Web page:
Four decades of discovery
Professor George Paxinos is one of the most senior and treasured researchers at Neuroscience Research Australia (NeuRA). He is internationally recognised for his work mapping the human, rat and mouse brain, as well as many other animals. His first book, published nearly four decades ago, is the 3rd most cited book in all of science, after The Diagnostic and Statistical Manual of Mental Disorders and Molecular Cloning.
Professor Paxinos recently released a photograph replicating a photo that was taken for an article in The Australian in 1991, of him holding a real human brain.
“The only difference between the two photos is that the top one was taken by a professional photographer,” says Paxinos.
“Just to be clear, the more recent photo is the one without the tie.”
Since the first photo was taken, in 1991, Paxinos has published 50 books that guide neuroscientists, neurosurgeons and other academics around the brain. His atlases are the most accurate representations of the brain, many of which he developed with his long-time collaborator (42 years) Professor Charles Watson. The collaboration has stood the test of time and they are still collaborating on brain atlases today with some of the best universities in the world including UNSW Sydney, Duke University and Johns Hopkins University. He also mentors several young scientists who are dedicated to continuing his legacy.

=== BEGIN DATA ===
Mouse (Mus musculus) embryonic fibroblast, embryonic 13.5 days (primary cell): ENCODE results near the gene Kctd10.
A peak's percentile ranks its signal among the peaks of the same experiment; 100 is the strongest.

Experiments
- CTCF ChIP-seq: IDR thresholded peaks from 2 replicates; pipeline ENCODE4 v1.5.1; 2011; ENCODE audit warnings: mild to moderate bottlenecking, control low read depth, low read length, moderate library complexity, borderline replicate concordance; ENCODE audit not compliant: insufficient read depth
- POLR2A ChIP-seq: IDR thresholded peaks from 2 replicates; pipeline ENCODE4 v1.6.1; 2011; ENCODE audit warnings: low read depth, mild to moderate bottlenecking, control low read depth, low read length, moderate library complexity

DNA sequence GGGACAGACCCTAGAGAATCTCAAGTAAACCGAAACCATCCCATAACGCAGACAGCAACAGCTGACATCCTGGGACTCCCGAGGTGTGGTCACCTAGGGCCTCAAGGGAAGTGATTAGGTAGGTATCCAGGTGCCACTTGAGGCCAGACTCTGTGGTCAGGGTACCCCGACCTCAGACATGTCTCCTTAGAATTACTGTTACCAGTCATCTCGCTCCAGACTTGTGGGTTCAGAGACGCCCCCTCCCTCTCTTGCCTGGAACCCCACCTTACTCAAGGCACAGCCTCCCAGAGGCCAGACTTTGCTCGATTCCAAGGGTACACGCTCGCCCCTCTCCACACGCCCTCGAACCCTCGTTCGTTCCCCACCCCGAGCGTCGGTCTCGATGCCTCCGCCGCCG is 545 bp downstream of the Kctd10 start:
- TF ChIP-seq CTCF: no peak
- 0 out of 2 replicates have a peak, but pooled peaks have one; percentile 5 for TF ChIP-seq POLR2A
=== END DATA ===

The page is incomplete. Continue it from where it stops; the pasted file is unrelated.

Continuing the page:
Paxinos is considered one of the great Greek-born academics of his time along with George Papanicolaou (who invented the pap test) and George Cotzias (who discovered L-dopa, the most common treatment for Parkinson’s disease), all of whom have made significant contributions to science.